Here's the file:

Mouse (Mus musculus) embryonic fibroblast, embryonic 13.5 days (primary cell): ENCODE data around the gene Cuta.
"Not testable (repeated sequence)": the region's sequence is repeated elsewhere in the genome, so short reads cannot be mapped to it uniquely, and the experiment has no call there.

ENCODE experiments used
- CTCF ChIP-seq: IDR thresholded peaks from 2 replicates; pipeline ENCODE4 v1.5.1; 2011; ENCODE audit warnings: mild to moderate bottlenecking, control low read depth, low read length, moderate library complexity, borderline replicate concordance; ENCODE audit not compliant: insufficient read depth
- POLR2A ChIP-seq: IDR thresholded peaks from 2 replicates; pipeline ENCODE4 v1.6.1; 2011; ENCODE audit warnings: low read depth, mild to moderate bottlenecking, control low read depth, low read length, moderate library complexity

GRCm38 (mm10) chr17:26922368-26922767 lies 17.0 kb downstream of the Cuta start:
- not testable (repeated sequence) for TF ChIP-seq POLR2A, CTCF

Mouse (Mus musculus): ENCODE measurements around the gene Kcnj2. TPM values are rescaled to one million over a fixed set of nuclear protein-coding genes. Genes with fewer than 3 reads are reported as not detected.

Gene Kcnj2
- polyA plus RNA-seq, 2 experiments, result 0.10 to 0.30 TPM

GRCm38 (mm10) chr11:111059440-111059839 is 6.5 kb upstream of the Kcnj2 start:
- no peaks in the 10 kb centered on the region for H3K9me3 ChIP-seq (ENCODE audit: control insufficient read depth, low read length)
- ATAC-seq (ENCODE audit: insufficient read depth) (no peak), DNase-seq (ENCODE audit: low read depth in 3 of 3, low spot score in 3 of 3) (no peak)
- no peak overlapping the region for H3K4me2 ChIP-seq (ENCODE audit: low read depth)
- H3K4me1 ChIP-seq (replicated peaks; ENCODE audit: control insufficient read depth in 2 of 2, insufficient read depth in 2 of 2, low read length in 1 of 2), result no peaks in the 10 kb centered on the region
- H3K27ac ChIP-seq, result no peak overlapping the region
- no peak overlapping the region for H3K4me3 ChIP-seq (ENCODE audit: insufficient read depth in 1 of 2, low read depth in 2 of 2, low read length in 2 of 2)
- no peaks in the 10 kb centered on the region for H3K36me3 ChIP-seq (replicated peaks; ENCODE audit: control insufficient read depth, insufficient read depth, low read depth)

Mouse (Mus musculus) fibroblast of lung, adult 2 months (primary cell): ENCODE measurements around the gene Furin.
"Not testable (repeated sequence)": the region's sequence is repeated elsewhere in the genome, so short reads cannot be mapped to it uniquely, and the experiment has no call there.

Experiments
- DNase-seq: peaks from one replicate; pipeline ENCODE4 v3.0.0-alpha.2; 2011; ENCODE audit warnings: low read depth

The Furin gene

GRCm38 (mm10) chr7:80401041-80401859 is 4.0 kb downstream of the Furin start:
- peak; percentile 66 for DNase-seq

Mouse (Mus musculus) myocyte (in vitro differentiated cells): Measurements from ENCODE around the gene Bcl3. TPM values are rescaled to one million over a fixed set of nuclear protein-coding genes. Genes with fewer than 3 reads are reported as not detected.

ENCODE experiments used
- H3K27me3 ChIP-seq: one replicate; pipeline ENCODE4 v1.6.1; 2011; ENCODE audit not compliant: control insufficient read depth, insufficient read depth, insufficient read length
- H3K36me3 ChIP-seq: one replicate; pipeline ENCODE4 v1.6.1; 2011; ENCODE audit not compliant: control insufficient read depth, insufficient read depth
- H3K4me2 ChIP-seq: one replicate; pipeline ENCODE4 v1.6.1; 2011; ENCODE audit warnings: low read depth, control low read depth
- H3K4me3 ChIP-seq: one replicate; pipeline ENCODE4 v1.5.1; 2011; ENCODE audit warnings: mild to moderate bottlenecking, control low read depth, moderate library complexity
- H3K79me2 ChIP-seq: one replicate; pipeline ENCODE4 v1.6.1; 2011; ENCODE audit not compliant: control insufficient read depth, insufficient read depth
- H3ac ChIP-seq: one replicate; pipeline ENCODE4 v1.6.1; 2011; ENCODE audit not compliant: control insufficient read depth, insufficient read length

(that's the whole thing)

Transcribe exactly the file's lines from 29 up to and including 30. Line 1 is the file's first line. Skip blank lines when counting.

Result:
- H3K36me3 ChIP-seq: one replicate; pipeline ENCODE4 v1.6.1; 2011; ENCODE audit not compliant: control insufficient read depth, insufficient read depth
- H3K4me2 ChIP-seq: one replicate; pipeline ENCODE4 v1.6.1; 2011; ENCODE audit warnings: low read depth, control low read depth